- The Mariners got two ridiculous jumps off Latos, both by Kennedy. He had a 2 or three step head-start before the pitch left Mat's hand. On one play he stole second, on the other he scored easily in front of Peguero's triple. I don't remember base stealers getting that good a read on Latos last season.
- Latos worked noticeably more quickly in the sixth. He gave up 2 XBH in the frame, including Olivo's HR. I wonder why he sped things up.
Ludwick's single in the ninth broke an the team's 0-for-19 21 string with RISP. -
- I have no idea what Ludwick was thinking on Cantu's fly ball in the seventh. Why round second on that play? If it's a HR you've got all day to run the bases. If it's a double you've got time to get to third. If it's caught you need to get back. Ludwick made a bad baserunning play there.
- The scoreboard said Denorfia leads the Padres in SLG. He had 78 AB coming into the game. Seemed an odd stat to quote for Denorfia. Ludwick has 178 AB and 8 HR; he's the power leader on the club.
- 3 more double plays tonight, all of which killed potential rallies.
- Bedard struck out 9 tonight. It's the second time he's done that this season. He had not done it since 2007 before 8 May against the White Sox.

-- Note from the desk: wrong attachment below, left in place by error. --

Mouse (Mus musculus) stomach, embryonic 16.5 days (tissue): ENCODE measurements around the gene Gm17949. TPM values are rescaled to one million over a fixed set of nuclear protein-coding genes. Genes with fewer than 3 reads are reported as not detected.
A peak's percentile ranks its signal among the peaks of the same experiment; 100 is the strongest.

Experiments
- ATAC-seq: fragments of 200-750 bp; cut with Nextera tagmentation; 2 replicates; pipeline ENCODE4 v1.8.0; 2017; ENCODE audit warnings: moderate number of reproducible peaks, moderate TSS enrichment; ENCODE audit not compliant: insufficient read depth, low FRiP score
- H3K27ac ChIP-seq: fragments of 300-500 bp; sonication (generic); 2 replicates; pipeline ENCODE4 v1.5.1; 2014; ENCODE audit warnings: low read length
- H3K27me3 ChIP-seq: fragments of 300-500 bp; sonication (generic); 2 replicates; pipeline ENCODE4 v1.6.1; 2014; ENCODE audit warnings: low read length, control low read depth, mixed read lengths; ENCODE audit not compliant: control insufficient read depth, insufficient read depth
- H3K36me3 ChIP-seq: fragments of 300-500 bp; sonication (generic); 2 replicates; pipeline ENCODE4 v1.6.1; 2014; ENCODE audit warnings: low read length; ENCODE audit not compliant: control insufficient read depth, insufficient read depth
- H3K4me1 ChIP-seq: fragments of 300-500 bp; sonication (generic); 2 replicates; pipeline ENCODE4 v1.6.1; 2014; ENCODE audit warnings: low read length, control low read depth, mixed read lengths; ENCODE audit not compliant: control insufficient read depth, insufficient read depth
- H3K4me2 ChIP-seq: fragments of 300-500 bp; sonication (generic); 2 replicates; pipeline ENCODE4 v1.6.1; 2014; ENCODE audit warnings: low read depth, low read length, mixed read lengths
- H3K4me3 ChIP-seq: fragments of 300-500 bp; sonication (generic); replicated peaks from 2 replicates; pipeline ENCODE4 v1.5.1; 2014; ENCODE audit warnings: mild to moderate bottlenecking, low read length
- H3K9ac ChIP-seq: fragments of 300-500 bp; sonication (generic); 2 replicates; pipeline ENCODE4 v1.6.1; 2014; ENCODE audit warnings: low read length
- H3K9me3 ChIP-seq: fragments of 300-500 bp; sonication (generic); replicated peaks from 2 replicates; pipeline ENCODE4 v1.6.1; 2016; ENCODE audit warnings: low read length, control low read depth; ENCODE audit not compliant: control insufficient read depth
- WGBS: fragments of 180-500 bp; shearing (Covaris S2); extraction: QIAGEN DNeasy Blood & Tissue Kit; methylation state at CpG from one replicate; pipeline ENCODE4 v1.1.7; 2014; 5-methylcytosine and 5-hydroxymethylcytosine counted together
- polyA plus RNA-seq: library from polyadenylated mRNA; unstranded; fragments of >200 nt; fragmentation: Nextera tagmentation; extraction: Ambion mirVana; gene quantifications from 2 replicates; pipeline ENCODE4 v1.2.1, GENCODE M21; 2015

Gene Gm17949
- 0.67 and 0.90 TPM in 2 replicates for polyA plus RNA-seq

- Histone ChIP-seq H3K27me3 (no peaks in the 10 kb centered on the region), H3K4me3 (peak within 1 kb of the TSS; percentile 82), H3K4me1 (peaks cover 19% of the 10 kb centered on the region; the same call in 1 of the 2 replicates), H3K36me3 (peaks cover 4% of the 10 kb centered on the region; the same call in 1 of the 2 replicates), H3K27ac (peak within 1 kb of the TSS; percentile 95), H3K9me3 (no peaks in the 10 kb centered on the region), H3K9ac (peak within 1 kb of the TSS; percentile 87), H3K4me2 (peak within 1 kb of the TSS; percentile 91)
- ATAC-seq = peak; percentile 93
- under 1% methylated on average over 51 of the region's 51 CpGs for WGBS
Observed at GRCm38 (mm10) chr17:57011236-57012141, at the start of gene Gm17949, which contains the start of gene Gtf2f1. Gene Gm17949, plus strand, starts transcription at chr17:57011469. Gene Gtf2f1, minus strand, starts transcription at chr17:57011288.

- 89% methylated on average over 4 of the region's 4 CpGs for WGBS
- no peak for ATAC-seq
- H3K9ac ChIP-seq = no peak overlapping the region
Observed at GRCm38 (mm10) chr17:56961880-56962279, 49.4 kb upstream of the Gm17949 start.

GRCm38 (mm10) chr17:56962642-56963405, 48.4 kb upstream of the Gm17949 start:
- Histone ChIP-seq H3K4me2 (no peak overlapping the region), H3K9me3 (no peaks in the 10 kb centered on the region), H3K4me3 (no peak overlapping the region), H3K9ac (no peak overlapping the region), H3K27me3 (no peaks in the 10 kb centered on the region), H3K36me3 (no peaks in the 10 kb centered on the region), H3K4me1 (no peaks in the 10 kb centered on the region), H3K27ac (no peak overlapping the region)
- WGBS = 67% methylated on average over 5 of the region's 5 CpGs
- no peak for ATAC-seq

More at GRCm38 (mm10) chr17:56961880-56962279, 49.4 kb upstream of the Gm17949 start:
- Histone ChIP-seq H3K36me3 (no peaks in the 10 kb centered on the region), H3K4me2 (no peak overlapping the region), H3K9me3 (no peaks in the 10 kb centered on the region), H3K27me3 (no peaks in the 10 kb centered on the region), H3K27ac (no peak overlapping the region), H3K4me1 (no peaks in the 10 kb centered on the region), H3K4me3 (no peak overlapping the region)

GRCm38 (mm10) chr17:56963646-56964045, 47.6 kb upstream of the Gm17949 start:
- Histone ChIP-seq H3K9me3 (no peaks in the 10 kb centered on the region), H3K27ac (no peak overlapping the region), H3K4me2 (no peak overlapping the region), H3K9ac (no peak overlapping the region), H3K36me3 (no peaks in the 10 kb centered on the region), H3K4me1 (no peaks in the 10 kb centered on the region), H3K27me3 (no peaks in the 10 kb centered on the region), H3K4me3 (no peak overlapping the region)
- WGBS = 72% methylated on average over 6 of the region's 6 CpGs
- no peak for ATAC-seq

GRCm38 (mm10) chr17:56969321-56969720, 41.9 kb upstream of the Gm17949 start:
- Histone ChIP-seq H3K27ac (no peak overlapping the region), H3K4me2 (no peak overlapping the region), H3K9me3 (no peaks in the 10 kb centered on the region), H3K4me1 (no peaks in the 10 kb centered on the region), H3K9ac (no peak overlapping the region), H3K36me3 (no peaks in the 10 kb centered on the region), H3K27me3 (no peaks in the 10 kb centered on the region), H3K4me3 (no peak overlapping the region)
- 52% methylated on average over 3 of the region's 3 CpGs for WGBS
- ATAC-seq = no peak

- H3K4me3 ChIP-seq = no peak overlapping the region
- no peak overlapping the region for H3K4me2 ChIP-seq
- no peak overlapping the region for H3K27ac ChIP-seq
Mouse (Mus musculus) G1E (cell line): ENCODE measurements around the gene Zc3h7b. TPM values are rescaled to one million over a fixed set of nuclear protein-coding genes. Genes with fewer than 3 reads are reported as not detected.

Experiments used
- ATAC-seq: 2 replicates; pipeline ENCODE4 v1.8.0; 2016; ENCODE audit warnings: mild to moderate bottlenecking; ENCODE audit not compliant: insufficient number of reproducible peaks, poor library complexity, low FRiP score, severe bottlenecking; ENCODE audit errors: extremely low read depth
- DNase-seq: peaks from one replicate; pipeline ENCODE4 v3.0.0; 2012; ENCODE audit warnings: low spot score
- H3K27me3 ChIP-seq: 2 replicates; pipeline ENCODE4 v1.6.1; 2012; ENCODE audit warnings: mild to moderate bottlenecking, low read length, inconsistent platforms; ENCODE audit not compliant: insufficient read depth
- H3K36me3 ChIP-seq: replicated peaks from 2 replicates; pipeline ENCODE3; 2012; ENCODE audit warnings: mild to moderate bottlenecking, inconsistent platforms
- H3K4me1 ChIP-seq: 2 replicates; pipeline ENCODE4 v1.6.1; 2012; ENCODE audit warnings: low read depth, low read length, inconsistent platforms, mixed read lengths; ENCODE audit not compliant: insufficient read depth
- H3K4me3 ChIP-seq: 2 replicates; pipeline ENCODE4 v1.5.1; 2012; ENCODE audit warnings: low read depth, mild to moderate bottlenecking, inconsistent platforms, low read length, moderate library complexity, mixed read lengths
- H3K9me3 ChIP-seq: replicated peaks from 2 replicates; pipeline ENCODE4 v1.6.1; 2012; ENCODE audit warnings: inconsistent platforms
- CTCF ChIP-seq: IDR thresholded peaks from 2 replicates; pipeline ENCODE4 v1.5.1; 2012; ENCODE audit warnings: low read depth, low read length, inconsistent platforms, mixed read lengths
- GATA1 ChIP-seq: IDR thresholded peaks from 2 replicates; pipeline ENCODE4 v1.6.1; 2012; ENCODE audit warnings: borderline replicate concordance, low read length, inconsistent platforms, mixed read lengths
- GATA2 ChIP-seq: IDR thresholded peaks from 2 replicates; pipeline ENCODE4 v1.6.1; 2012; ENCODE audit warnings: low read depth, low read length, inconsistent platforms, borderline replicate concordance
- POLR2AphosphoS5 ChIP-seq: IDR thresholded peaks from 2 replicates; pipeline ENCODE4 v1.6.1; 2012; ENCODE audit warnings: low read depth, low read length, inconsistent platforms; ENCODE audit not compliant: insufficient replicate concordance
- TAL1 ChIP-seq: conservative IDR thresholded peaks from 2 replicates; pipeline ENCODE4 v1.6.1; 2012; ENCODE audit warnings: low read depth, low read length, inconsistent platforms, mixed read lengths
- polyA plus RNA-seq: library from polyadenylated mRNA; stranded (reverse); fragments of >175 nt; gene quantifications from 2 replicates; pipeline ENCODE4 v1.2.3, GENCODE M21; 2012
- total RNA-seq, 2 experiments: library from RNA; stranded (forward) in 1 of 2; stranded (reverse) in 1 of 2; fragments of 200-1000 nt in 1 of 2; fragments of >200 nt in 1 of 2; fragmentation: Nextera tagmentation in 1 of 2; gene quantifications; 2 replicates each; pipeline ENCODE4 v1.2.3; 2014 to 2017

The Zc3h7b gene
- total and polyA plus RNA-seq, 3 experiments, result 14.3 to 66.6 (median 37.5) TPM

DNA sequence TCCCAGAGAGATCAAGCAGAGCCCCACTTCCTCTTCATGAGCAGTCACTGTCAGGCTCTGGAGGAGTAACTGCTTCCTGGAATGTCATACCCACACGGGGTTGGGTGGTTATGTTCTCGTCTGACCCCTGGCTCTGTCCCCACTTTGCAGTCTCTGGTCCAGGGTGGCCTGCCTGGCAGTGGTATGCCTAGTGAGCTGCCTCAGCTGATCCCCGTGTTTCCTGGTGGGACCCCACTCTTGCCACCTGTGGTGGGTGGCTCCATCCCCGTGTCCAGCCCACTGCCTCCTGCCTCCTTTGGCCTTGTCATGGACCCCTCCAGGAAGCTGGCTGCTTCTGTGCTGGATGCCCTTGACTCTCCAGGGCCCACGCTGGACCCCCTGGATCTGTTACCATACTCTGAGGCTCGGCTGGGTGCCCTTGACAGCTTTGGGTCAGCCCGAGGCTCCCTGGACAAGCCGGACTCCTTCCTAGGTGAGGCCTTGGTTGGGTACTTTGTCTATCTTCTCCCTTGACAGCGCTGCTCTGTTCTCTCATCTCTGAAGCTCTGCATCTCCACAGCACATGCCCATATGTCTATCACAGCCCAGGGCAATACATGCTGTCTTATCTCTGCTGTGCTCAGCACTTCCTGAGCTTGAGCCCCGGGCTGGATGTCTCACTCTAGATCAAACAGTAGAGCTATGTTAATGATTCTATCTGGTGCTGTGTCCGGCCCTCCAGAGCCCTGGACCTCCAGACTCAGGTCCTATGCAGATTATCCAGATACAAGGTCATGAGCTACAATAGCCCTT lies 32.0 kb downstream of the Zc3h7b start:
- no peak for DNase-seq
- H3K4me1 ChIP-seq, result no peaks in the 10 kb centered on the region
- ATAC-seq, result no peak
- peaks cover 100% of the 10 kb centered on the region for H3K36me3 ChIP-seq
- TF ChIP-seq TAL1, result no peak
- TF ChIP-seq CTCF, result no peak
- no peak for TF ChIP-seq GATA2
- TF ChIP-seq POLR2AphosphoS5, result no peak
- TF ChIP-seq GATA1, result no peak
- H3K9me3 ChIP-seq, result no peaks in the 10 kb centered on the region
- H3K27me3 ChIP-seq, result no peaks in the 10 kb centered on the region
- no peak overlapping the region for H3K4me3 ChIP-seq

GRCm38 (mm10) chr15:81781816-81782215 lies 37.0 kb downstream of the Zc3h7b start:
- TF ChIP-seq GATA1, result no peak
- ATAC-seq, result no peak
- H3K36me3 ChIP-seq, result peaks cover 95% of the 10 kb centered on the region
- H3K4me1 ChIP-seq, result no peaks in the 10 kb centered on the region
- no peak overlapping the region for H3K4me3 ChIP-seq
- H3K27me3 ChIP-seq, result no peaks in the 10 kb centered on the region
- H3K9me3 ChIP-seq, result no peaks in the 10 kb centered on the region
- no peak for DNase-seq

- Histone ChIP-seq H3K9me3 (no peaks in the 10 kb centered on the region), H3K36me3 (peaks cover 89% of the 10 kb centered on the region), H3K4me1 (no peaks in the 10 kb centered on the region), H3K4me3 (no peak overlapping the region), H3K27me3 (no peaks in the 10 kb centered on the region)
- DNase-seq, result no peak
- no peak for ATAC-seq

- Here's what happened on the Ludwick ball in the ninth. Peguero didn't catch it, and it was ultimately ruled a single. Bartlett, thinking it had been caught, started back to first. He and Ludwick bumped. In the umpires eyes, that meant Ludwick had passed Bartlett. So they called Ludwick out. Bartlett was allowed to go back to second because after Ludwick was ruled out, the force at second was off, and when Kennedy received Franklin 'Death to Flying Things' Gutierrez's throw he didn't tag Bartlett.
Rule 7.08(h) applies.
Initially they ruled that Ludwick was safe and Bartlett out on the force.
All in all a tough game. Seattle completely out-played them on this night. Tomorrow the Padres get to face phenom Michael Pineda I'm looking forward to seeing the kid pitch, although not so much to him shutting down the Padre offense.
One final thing on the Maybin comment from yesterday. A reliable source tells me the Brewers Media Relations person asked the official scorer to take another look at Maybin's single in the seventh inning Thursday. Seems there was a similar play in Wednesday's game on a ball hit by a Brewer that was ruled an error, and the media guy was wondering about the perceived inconsistency. FWIW.